4 Following


I have little enough to say, and even less worth reading.

Currently reading

The Almond Tree
Michelle Cohen Corasanti
Crete and James: Personal Letters of Lucretia and James Garfield
John Shaw
Wild Life
Molly Gloss


Monster - Frank Peretti

I saw this browsing my library’s new ebook offerings and thought it sounded good and scary. After downloading the book, I learned it fell into the "Christian fiction" genre. Not being too sure what that meant in practical terms, but nonetheless pretty sure I was not the target audience, I figured it ultimately didn’t matter as long as the book delivered. And it did prove a pretty decent, fast-paced read, though not the thrill-ride I’d hoped given a title like Monster and the rousing reviews.


Thematic spoiler in this paragraph: To really get on board with this book, you must be willing to suspend both disbelief and even the most rudimentary understanding of evolutionary theory. You must also be willing to believe 1) that people with Ph.D.'s in the biological sciences have a very crude understanding of evolutionary theory themselves (and lack the basic reasoning skills and intellectual rigor that would have allowed them to get into, much less graduate from, any doctoral program) and 2) that evolutionary theory is easily, maybe even regularly, disproved, but university faculty continue to dedicate their lives to a widespread fraud just to get the grant money.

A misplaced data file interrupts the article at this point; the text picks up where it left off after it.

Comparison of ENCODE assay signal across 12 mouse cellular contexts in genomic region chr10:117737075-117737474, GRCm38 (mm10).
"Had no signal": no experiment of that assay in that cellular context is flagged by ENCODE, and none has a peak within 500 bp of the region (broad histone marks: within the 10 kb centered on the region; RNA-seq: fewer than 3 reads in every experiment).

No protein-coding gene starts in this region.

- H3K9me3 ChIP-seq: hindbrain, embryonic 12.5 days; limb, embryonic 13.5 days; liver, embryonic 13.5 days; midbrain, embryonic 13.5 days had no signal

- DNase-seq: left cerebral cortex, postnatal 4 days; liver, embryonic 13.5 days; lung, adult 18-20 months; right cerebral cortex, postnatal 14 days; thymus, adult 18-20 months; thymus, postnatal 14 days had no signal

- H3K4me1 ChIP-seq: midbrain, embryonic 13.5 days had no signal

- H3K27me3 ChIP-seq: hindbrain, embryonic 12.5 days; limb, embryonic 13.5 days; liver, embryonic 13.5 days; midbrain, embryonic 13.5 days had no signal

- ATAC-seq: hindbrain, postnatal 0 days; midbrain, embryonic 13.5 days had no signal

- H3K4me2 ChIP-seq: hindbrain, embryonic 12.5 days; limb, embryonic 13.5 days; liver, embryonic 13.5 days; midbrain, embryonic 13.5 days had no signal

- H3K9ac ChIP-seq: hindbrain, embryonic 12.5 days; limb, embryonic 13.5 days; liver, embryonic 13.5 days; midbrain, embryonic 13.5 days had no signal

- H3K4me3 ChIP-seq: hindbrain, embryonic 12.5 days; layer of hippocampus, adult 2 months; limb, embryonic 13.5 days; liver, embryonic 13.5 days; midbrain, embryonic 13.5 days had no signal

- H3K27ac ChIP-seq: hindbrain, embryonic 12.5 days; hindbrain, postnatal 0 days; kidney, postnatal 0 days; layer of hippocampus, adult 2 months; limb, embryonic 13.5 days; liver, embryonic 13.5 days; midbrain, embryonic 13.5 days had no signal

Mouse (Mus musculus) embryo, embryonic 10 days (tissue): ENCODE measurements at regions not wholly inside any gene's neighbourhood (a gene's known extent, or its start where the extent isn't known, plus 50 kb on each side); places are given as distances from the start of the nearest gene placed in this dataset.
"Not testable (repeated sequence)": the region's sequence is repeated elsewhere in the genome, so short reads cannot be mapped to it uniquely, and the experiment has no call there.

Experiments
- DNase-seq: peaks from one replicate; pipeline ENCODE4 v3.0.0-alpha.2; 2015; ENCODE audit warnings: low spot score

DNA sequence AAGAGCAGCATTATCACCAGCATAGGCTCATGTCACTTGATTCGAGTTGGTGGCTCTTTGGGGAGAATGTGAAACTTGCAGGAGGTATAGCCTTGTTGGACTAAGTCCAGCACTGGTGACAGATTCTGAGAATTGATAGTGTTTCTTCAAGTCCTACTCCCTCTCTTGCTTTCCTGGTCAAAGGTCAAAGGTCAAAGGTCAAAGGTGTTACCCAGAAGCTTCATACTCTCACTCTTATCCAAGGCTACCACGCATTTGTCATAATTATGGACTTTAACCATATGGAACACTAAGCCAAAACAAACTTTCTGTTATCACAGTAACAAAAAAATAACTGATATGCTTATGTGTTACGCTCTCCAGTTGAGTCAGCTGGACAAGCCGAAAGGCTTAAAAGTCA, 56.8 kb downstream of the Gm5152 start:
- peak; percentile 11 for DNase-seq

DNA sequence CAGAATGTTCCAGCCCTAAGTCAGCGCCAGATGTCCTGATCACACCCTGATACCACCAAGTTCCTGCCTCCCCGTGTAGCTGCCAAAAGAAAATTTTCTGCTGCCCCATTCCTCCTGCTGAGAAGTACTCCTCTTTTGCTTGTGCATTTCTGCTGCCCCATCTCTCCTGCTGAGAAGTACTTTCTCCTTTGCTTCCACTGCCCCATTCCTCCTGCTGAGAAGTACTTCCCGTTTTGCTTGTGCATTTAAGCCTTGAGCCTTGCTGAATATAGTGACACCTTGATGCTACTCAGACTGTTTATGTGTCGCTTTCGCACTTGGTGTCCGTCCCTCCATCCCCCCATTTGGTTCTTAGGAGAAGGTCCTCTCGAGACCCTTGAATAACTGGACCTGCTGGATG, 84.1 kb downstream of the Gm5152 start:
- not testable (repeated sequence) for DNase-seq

A more specific spoiler in this paragraph: Putting aside the deeply flawed science, you also have a character who interprets her problems as God picking on her. I suppose if someone normally attributes her blessings to God, she’s going to take it a little more personally when things start going badly. Her experiences do allow her to overcome a personal challenge, however, which implies maybe the whole ordeal was part of God’s plan after all. Which might be nice and uplifting, except you’re left wondering if that many people really had to suffer violent deaths just so she could lose her stutter.


Let’s just say you'll find plenty to talk about in this book, whether you’re the target audience for Christian fiction or just a MST3000 fan.